Indeed, last week I told you that our first congregation sang all stood, and sang all stanzas of “They’ll Know We Are Christians By Our Love,” every week at the end of the Sunday Worship Service. I did not tell you why. In the Northern Black Hills of South Dakota, two small American Baptist congregations were merged together to form one, but they even didn’t like each other very much, even within one of the congregations. One day I was at a town meeting at which some community leaders were present. The Principal of the local school (at which Maxine would later teach), when I was introduced as the new Baptist Minister, said to me, “O, I’m sorry.” I asked him why he was sorry, and he said, “the way that bunch of yours treats one another, and their preachers is terrible, they’re known to be the meanest church in town.” (As I later learned this man had a reputation much like the Baptist Church, and was also known for his almost total lack of tact.) I remind you that this was my first pastorate, I was still in my 20’s, and I didn’t know better than a lot of things I did. Anyway, as it happened, the next all church business meeting (which I dreaded because I’d been informed by others that they could get unpleasant) was only days away, and I simply told them what the Principal had said about them, and said I that I was surprised that he would have said it, more or less, in public. I don’t know what I thought was going to happen, but there was total silence for what seemed like a long time (I began to think of the verse in Revelation 8, “There was silence in heaven for about half an hour”). After what seemed longer than it probably was, one of the leaders who had been on the search committee, stood up and said, “Pastor, we need to change that and make it right, and I’m starting today.” This was met with several “amens,” and one or two other similar remarks. The other “business” kind of went away and we talked a long time about what we could do to “make it right.” It was clear that these folk knew it meant more than talking, it meant acting. But I knew that reminders of who we were and were trying to be might be important. Enter, “They’ll Know We Are Christians by our Love.” And, I tell you, we did work on it, it did change and the community noticed. But it was a change in how we treated one another that got it started. And then it went out into the community because how we treat one another ought be no different than how we treat others, or so these two congregations in process of becoming one reasoned. And, that leads us to that interesting passage in Acts 11 that we read.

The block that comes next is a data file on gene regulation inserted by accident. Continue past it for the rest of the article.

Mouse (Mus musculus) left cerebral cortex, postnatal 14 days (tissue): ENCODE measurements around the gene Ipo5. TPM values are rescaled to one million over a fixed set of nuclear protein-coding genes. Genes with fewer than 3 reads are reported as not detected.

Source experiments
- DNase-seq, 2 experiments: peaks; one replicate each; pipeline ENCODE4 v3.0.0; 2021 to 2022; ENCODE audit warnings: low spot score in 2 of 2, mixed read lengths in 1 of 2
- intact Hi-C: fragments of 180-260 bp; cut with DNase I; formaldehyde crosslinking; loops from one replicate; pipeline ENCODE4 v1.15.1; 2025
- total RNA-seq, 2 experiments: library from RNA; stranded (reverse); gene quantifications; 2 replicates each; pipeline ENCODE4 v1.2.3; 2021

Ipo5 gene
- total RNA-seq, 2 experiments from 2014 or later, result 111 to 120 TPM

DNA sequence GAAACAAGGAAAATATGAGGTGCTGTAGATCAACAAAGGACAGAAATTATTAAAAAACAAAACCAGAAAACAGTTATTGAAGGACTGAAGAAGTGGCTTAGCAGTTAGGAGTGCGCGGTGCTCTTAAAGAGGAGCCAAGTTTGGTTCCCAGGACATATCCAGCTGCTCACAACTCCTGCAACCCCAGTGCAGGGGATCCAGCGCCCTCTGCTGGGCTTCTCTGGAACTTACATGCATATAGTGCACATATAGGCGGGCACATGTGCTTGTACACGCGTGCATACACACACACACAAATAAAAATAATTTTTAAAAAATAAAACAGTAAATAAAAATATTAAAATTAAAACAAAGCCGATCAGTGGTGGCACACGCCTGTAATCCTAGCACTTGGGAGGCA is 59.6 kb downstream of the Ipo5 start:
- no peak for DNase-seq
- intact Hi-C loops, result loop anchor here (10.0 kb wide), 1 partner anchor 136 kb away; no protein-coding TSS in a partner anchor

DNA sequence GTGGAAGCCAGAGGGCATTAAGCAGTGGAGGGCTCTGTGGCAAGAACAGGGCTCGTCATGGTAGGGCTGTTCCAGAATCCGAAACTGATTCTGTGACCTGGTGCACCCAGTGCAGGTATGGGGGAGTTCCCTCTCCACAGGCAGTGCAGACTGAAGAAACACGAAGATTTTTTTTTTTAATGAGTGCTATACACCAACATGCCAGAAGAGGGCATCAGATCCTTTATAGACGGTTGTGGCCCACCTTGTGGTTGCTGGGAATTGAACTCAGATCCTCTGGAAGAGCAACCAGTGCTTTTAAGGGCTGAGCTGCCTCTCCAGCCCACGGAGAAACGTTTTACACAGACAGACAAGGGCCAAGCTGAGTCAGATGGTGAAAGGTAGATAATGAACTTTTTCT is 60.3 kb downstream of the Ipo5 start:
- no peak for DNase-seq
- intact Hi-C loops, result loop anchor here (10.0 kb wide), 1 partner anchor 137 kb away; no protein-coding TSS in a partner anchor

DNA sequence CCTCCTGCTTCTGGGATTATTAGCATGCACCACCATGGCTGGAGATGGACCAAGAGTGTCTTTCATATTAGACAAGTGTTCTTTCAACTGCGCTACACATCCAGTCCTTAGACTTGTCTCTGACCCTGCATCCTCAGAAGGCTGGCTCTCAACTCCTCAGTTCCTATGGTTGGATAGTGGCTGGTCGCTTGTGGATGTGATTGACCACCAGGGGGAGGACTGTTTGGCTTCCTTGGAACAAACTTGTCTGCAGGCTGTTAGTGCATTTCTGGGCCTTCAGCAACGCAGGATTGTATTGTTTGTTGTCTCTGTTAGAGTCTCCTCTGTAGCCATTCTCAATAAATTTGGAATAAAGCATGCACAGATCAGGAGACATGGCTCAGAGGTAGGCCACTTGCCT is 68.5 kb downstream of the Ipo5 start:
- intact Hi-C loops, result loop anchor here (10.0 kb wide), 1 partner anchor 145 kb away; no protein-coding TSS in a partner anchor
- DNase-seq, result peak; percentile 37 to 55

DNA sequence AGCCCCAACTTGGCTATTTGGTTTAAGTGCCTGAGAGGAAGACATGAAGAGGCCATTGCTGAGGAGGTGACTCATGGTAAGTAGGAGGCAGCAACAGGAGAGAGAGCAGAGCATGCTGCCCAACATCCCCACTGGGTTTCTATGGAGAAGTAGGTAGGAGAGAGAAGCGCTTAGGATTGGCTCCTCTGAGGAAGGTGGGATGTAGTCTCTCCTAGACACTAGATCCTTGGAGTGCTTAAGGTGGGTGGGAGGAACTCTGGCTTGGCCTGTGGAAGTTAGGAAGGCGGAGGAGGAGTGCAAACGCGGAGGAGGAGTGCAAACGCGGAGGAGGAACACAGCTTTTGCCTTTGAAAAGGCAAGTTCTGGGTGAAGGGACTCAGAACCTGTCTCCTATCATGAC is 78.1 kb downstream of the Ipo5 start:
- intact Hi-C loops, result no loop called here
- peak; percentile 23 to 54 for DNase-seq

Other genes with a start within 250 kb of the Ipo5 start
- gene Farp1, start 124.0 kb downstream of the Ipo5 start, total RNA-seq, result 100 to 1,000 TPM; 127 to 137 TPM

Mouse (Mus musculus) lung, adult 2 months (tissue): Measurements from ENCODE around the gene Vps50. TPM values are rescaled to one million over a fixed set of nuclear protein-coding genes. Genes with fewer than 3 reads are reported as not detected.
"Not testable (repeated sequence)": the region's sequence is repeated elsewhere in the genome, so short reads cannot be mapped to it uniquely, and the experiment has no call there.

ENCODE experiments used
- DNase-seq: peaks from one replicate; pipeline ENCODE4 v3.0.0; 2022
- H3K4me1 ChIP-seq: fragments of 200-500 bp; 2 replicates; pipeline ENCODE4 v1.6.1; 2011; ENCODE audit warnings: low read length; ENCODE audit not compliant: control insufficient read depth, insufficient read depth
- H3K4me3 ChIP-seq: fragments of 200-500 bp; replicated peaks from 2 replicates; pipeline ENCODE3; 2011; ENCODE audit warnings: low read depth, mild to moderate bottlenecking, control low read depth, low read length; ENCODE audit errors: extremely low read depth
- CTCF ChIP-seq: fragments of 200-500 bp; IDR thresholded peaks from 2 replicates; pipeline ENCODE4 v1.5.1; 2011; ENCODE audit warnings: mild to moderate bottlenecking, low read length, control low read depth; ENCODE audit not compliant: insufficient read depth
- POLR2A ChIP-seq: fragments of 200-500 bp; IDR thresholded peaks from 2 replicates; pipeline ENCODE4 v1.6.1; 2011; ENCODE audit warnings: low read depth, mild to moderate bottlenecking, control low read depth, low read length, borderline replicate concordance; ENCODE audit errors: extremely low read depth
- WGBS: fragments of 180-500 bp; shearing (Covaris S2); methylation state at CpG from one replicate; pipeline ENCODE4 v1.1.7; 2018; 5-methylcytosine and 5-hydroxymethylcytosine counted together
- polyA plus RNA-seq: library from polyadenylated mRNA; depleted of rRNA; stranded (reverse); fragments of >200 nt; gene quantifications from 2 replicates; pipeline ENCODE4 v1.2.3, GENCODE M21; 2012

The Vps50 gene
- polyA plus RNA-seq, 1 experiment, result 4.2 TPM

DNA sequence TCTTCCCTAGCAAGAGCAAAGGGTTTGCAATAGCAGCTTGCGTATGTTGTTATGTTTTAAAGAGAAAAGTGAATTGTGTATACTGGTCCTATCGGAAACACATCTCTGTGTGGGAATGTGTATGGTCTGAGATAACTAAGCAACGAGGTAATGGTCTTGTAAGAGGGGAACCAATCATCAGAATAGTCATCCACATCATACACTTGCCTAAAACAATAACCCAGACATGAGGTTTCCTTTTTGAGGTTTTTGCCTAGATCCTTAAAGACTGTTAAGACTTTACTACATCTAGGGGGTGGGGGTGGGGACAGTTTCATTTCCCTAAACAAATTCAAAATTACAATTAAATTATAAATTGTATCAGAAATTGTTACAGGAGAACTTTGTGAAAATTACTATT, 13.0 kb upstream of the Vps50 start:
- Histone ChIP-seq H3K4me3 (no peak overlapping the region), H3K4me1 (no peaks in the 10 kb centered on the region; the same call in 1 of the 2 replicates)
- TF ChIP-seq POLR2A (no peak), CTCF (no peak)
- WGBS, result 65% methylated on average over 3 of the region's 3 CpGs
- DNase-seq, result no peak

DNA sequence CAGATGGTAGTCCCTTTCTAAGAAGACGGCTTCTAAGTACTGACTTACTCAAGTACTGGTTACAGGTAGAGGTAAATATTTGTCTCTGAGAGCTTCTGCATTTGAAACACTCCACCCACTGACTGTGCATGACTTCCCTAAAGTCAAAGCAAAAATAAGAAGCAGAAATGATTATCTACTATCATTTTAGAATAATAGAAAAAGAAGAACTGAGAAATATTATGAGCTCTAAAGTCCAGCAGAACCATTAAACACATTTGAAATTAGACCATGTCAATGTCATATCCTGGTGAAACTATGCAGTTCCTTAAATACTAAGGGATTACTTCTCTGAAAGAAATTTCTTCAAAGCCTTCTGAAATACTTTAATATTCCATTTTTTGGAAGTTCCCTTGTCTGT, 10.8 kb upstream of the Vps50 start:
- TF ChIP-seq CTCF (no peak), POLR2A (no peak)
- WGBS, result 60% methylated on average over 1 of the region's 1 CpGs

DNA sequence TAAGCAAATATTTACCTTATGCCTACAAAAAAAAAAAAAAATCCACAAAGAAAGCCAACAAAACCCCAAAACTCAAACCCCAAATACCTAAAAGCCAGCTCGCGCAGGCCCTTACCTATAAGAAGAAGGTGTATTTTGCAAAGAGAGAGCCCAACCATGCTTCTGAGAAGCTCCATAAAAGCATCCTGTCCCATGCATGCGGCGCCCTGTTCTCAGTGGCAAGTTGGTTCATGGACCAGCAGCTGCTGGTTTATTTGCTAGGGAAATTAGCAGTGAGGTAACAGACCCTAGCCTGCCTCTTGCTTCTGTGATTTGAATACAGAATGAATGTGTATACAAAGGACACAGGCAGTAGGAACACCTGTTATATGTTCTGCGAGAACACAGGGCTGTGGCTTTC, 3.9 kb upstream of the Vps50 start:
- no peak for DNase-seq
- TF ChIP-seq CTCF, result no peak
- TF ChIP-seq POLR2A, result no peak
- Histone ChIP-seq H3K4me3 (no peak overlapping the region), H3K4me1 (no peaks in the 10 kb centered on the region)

Luke considers the story about Peter’s struggle with, and final acceptance of, Cornelius and his friends, and, with them, Gentiles into the community of faith to be very important. Chapter 10 tells the same story as it happened, and our chapter is a rehearsal of the exact same story by Peter himself (in livelier language) to some of his less broad-minded Jewish/Christian colleagues who questioned his impossibly rash actions. So the story is told twice in a row. Not even Paul’s conversion gets told twice in a row, although Luke eventually tells the story three times in Acts, and Paul, himself, tells it once in Galatians. Peter’s actions were important. Luke was saying, “As you are going out into the world outside the community, where it may not be safe, and people surely won’t have your background, before you go, remember this story.”